USS George HW Bush

It’s Time To Repeal The Iraq AUMF

 

So we’re at war again in Iraq.  President Obama, the anti-war candidate, the Nobel Peace Prize winner, is dropping bombs on people again.  

If the United States is going to be involved in a war in Iraq yet again, than maybe we should talk about it first.  Maybe there should be a debate.  Maybe there should be a discussion about this.

We have entered a phase, new to American history, new to the American republic, where one man has the power to enter a war.  This new Iraq war hasn’t been the subject to any debate.  There hasn’t been a discussion.  One man decided on this.

If anyone bothers to ask, President Obama hid behind Public Law No: 107-243, the Authorization for Use of Military Force Against Iraq Resolution of 2002.  That was the Iraq War Resolution.  It’ still on the books, giving the president the power to wage war in Iraq.

It is time to repeal the Iraq AUMF.  It was passed 12 years ago.  The world and, especially, Iraq have changed in 12 years.  The situation is completely different now, and the law Congress passed to empower the president to remove Saddam Hussein — a man who was executed eight years ago — should no longer empower the president to make war.  If current, and allegedly limited, military action is absolutely necessary, then fine, let the Congress pass a new resolution empowering the president.

It’s not supposed to be like this, not in the American system.  Whatever the merits of the dropping bombs on ISIS people might be, we need to talk about it and put it to a vote.  We’re supposed to have checks and balances.  Have we really come this far, that one man has the power over war and peace?

Photo Credit: By U.S. Navy photo by Mass Communication Specialist 3rd Class Nicholas Hall [Public domain], via Wikimedia Commons.

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  1. user_280840 Inactive
    user_280840
    @FredCole

    The fallback, legally, if the Iraq AUMF were repealed, is the AUMF Against Terrorists.  That was passed 13 years ago, right after 9/11 and allows the president to kill anyone involved with 9/11 or anyone else.

    If that needs to remain in effect (a dubious proposition, but whatever), it should be reauthorized.

    Giving one man a blank check to use military for anywhere he sees fit is not right.  The very notion is an anathema to the idea of a republic.

    • #1
  2. Jimmy Carter Member
    Jimmy Carter
    @JimmyCarter

    So we’re at war again in Iraq.

    It never ended.

    if the United States is going to be involved in a war in Iraq yet again,

    It never ended.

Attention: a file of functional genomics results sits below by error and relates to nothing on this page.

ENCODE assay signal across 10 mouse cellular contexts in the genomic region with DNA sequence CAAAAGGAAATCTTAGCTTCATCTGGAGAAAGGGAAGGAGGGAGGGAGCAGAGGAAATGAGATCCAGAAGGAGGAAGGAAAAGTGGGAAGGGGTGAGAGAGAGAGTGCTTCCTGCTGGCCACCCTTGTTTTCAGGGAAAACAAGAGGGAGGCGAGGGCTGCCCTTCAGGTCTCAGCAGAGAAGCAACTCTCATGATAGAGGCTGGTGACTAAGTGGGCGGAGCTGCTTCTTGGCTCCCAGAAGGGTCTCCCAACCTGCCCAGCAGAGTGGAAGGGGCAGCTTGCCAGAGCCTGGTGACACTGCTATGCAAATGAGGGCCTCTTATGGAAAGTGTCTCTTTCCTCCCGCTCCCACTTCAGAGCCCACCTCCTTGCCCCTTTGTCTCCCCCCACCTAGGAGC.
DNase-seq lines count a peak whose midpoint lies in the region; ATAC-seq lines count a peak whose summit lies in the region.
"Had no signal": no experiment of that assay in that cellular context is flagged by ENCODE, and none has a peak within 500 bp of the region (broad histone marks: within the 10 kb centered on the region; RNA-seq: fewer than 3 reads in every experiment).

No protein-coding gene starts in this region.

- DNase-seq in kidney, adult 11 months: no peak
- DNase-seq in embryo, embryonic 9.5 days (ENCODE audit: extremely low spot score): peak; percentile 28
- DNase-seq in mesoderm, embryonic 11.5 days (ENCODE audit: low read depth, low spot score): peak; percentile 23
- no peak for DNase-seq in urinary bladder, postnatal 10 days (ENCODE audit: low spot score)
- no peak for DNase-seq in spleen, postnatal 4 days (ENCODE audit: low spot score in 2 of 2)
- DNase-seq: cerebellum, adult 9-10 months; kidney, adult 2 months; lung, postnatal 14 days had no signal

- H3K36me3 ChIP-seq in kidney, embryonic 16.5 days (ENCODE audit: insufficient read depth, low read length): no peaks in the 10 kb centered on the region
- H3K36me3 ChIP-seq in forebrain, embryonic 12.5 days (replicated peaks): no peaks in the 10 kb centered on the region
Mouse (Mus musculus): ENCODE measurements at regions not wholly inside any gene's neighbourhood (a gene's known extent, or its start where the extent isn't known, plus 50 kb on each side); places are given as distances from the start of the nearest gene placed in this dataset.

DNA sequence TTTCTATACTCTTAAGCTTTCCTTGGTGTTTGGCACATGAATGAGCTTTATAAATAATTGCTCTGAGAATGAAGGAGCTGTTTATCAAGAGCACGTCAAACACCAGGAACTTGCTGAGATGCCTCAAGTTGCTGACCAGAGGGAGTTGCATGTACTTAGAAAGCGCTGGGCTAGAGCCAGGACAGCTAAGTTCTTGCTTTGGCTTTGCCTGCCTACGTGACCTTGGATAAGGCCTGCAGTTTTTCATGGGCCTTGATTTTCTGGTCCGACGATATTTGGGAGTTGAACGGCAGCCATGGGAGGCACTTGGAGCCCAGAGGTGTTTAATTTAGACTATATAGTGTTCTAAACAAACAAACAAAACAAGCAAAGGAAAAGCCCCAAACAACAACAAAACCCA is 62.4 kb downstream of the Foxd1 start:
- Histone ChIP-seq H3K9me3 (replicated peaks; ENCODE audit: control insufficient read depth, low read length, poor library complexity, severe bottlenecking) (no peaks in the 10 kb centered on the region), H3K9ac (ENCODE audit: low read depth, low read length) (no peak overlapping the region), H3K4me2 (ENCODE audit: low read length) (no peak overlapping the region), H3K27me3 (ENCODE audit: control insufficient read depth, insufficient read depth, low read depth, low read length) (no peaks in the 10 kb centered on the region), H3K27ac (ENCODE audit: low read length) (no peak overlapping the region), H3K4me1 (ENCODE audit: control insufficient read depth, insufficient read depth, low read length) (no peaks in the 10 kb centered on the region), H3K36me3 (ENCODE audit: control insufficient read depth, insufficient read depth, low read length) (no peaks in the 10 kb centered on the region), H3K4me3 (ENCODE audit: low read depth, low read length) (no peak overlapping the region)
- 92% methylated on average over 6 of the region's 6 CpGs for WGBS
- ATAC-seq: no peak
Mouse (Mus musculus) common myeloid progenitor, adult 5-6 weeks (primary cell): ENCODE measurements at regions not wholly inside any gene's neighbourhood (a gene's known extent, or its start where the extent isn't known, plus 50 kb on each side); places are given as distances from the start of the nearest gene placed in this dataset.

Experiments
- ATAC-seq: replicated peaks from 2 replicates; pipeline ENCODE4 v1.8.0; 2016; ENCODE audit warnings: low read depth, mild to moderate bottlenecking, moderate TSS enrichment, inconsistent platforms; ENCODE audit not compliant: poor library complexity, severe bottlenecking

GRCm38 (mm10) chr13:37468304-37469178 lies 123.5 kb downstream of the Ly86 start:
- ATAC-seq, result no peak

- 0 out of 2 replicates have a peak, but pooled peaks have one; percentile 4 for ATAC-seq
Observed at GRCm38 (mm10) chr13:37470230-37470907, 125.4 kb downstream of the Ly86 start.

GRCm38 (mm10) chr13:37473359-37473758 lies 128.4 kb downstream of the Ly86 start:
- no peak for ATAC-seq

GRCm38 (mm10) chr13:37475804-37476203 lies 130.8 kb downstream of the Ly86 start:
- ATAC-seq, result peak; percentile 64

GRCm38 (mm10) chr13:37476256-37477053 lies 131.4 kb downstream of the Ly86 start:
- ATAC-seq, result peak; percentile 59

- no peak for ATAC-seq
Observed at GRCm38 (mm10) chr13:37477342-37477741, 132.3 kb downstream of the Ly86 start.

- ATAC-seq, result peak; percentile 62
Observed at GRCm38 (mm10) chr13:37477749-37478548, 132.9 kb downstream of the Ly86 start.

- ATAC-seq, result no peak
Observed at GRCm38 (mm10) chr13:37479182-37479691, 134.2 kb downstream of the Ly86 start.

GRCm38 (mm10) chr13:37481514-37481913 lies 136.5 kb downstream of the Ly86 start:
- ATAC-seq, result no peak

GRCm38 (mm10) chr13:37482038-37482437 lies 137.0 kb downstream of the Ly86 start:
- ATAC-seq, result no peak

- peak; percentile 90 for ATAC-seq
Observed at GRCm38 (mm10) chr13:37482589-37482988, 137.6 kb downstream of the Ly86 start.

Just because One retreats does not make a war end.

    • #2
  3. Carey J. Inactive
    Carey J.
    @CareyJ

    Obama broke it. Obama should fix it.

    • #3
  4. user_280840 Inactive
    user_280840
    @FredCole

    Carey J.:

    Obama broke it. Obama should fix it.

     Okay but shouldn’t someboOh vote on it?

    • #4
  5. 1967mustangman Inactive
    1967mustangman
    @1967mustangman

    Finally the “man in charge” is having to face up to the consequences of his actions.  He will never admit it but I am sure that in heart of hearts he knows he is responsible for all the atrocities committed by Isis.

    • #5
  6. user_1938 Member
    user_1938
    @AaronMiller

    Fred Cole: A law passed 12 years ago, under completely different circumstances, should not be a blank check for the president to continue to wage war at his own personal discretion.  If whatever current and allegedly limited military action is absolutely necessary, then fine, let the Congress pass a new resolution empowering the president.

    Agreed. 

    Jimmy Carter: It never ended.

    Whether or not this current conflict is the best example, a Congressional authorization of war should have definite limits (though not a time frame). It should include goals. If the war fundamentally changes, so should the authorization. 

    However significant a threat ISIS has become to American interests in the region, it is a different threat than Saddam’s army was. And America did abandon the war, not just a battle.

    • #6
  7. Eeyore Member
    Eeyore
    @Eeyore

    1967mustangman: He will never admit it but I am sure that in heart of hearts he knows he is responsible for all the atrocities committed by Isis.

    In their heat of hearts, lefties are never wrong. It’s somebody else, some other circumstance. I don’t know how he will completely sidestep this, but I suspect he will find a very convincing way.

    O.T. – My lazy eye was glancing over the Member Feed front page and I saw “It’s Time To Repeal The AMU” and I thought “What’s Fred got against CJ and Nanda?” 

    • #7
  8. Carey J. Inactive
    Carey J.
    @CareyJ

    Fred Cole:

    Carey J.:

    Obama broke it. Obama should fix it.

    Okay but shouldn’t someboOh vote on it?